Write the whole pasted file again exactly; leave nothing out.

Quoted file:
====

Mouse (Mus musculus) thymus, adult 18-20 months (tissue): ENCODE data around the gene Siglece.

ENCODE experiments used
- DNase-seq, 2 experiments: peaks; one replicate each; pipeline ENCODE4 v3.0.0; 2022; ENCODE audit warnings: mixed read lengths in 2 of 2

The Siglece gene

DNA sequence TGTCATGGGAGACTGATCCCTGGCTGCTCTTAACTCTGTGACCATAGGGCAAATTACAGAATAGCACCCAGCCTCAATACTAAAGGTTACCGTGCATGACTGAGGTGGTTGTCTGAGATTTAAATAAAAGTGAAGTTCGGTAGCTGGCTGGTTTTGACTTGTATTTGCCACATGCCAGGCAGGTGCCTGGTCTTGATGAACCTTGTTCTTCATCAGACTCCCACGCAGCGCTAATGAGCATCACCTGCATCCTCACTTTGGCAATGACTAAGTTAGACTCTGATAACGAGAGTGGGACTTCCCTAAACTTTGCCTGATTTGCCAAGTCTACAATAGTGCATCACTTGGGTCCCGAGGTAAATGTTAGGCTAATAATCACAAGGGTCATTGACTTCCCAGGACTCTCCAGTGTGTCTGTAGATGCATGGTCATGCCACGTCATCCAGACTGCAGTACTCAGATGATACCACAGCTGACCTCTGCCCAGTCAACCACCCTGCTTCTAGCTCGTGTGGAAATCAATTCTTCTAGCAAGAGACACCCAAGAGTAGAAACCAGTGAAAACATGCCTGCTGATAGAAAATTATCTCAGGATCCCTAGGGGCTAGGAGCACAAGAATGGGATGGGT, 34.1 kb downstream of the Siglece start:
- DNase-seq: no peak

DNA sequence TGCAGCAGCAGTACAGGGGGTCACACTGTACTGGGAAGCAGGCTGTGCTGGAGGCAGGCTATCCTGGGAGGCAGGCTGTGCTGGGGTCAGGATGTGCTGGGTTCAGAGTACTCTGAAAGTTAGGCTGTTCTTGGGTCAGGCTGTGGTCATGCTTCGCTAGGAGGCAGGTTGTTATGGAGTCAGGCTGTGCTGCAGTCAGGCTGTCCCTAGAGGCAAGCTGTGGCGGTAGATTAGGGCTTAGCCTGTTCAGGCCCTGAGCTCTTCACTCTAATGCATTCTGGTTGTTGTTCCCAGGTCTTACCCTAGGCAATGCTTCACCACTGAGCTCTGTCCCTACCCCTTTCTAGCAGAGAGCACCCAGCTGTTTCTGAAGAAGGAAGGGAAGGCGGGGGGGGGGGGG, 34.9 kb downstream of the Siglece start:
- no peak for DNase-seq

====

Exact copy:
Mouse (Mus musculus) thymus, adult 18-20 months (tissue): ENCODE data around the gene Siglece.

ENCODE experiments used
- DNase-seq, 2 experiments: peaks; one replicate each; pipeline ENCODE4 v3.0.0; 2022; ENCODE audit warnings: mixed read lengths in 2 of 2

The Siglece gene

DNA sequence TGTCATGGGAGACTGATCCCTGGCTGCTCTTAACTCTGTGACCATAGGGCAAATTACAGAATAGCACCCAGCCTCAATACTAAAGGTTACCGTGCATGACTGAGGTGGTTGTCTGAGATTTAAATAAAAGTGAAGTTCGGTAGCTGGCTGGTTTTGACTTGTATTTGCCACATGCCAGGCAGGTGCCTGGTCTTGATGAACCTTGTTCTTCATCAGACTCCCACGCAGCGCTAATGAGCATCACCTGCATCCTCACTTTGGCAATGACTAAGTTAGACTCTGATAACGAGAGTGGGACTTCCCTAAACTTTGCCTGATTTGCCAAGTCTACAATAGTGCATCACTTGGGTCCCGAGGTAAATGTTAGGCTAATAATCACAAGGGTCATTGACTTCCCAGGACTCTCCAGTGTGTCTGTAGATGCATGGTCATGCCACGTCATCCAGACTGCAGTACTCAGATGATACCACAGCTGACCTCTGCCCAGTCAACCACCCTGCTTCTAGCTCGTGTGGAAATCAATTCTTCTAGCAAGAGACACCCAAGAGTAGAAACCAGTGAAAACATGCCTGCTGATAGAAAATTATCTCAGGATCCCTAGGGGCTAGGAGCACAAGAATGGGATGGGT, 34.1 kb downstream of the Siglece start:
- DNase-seq: no peak

DNA sequence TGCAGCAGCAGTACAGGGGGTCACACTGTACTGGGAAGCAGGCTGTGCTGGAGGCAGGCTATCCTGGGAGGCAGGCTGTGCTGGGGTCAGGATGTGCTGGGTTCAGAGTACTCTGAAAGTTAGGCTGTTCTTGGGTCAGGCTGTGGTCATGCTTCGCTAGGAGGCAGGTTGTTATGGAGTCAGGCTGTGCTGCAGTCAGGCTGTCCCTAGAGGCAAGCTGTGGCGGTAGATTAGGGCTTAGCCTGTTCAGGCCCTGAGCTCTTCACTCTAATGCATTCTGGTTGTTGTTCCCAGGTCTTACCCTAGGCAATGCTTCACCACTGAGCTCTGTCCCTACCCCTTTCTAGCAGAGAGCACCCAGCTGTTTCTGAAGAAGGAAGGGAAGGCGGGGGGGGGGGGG, 34.9 kb downstream of the Siglece start:
- no peak for DNase-seq